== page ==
f)        Decline in UK independent production: If C4C’s publisher-broadcaster model is diluted this will reduce commissions from UK independent producers which will be detrimental for the creative industries, audiences and the UK economy.

 

g)      Fewer commissions for new, smaller independent producers: C4C’s support for small production companies is valuable because it provides opportunities for new producers and ensures provision of content from new voices. A commercial owner will minimise risk by commissioning from experienced, established producers.

 

h)      Reduction of content representing the Nations and Regions: Representation of and production in the nations and regions of the UK will decline as a commercial broadcaster will rationalise its operations, rely on better established producers, mostly headquartered in the south east, and aim to reduce transaction costs.

 

i)         Reduction of investment in training: Since 2015, C4C’s training and skills work has involved over 10,000 people. A private corporation will have less interest in providing support to train new entrants in the TV production sector.

 

j)         A dilution of Film4’s distinctively British content: Film 4’s commissioning priorities are “stories with contemporary relevance, based around British-led talent or content”[6]. A commercial owner is likely to prioritise generic content aimed at international audiences rather than innovative, British-led filmmaking which reflects UK culture and issues.

 

k)       An increase in competition for the middle ground between the PSBs: C4’s innovation has inspired other broadcasters to take greater creative risks. If C4C is privatised it is likely to aim to attract the mass audiences to maximise advertising income. This will lead to greater competition for mainstream audiences between C4C, the other PSBs and UK commercial broadcasters.

 

l)         Advertising sales’ houses: If a UK broadcaster buys C4C, there will be a reduction in competition in advertising sales houses which will be detrimental to the advertising market and UK commercial broadcasting more generally.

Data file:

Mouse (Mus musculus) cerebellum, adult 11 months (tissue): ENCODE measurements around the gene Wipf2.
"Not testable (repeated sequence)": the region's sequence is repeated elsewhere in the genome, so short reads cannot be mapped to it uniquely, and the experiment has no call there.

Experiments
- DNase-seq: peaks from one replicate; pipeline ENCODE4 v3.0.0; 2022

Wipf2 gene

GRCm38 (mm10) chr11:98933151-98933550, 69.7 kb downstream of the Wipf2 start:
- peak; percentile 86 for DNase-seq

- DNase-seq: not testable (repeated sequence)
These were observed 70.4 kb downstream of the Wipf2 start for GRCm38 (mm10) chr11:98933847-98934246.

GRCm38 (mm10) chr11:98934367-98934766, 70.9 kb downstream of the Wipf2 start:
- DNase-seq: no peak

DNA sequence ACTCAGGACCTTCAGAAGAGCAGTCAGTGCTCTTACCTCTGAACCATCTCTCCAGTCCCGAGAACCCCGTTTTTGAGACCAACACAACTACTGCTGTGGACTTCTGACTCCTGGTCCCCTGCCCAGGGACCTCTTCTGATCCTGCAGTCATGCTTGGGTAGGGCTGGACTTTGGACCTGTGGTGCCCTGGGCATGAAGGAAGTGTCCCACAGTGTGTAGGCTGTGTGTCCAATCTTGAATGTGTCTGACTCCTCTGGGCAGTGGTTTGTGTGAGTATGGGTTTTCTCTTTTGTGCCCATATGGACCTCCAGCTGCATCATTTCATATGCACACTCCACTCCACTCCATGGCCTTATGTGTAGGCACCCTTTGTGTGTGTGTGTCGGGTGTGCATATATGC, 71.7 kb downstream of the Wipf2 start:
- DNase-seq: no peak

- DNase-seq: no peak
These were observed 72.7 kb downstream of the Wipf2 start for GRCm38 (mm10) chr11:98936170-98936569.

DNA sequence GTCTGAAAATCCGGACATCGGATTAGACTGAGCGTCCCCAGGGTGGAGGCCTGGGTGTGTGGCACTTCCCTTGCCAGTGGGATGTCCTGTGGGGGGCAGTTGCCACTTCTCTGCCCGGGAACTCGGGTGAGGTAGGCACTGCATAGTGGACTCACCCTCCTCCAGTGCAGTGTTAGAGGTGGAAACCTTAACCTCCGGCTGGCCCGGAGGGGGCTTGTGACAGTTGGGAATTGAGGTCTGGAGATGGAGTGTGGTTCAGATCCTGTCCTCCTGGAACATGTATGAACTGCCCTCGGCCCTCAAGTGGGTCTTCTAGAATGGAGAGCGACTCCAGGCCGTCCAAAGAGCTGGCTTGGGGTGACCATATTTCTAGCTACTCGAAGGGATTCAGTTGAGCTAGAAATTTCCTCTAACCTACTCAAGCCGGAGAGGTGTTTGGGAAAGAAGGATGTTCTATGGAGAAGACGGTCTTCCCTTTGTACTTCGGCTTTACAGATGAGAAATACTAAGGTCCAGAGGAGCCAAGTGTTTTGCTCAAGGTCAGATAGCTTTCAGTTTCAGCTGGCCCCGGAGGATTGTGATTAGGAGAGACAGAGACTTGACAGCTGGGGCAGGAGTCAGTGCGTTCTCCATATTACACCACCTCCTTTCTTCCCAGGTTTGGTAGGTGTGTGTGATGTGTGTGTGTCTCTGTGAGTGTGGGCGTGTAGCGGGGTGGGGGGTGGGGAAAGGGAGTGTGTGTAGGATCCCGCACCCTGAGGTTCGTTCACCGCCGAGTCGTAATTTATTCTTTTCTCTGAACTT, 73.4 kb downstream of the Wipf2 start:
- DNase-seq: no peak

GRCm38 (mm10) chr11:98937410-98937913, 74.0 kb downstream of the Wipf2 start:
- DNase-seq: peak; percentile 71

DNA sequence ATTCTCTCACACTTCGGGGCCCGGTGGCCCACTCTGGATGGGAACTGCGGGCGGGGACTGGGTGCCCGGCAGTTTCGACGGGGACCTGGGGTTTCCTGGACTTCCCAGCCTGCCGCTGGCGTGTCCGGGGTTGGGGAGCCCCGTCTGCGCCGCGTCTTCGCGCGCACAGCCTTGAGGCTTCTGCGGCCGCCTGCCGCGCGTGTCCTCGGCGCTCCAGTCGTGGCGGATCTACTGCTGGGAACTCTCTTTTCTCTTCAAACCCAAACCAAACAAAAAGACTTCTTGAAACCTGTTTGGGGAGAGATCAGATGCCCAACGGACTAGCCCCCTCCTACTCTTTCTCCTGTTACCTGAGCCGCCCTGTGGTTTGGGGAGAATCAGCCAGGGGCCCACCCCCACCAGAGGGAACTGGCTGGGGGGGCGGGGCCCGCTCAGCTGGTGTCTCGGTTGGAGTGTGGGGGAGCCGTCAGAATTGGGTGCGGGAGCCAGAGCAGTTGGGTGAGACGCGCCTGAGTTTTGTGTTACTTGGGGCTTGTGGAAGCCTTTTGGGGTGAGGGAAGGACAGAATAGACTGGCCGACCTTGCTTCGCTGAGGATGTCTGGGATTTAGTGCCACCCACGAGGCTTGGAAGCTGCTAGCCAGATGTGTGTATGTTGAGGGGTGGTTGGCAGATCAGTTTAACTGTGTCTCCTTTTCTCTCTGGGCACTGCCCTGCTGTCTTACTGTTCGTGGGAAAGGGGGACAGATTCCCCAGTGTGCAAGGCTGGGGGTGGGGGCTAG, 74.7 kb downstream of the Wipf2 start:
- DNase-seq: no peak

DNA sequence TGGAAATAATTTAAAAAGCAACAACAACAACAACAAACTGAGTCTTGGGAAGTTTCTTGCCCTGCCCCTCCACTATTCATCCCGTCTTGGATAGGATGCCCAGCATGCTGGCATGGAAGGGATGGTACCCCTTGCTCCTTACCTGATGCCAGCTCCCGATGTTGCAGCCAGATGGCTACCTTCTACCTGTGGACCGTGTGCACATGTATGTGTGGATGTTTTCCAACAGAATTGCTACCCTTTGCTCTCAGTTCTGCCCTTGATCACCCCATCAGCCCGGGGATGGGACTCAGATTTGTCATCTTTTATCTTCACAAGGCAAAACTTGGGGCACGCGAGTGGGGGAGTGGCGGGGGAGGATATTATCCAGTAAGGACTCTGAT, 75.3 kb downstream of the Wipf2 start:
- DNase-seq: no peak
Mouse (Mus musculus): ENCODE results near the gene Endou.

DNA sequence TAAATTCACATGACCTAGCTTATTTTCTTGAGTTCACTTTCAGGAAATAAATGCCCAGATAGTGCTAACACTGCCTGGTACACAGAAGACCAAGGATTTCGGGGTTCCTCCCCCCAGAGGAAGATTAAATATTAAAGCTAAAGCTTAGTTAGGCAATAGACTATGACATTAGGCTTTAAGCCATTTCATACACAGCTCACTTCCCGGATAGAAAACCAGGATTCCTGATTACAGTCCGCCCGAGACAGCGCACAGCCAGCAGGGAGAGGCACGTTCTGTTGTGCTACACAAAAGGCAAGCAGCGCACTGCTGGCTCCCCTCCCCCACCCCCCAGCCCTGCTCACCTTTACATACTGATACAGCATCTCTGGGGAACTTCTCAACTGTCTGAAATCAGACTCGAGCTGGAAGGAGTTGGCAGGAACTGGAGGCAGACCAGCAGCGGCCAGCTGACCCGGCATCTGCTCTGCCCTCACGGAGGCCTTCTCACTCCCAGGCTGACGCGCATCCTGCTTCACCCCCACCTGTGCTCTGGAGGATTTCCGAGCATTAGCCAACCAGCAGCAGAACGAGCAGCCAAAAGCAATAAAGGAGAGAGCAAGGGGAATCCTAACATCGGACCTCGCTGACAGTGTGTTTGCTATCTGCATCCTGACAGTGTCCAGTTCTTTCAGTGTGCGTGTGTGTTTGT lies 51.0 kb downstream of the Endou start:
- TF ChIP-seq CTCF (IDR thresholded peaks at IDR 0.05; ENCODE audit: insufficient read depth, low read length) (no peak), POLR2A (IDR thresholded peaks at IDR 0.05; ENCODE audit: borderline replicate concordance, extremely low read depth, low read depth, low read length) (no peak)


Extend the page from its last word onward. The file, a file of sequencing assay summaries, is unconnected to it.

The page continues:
m)    Over-reliance on foreign global giants: If C4C’s publisher-broadcaster model is diluted, independent producers will become more reliant on foreign global media giants to commission their content. These companies have no commitment to maintaining the UK production industry unlike C4C and this puts the UK production industry at greater risk.

 

Mitigations

 

  1. While some of the potential impacts of privatising C4C might be mitigated by increasing quantitatively-measured commitments and quotas, VLV does not believe the government will consider such a move because it would make C4C less attractive to a potential buyer.

 

  1. Even if increased quotas were imposed to mitigate the negative impacts of privatisation, these are not likely to be practical or to achieved the desired aims. For example,

 

 

 

  1. VLV is concerned that even if additional quotas were imposed, they would not guarantee continued PSB delivery in the longer term because a commercial owner is likely to argue in due course that it needs to reduce its obligations, as have privately-owned ITV and Channel 5, citing commercial pressures.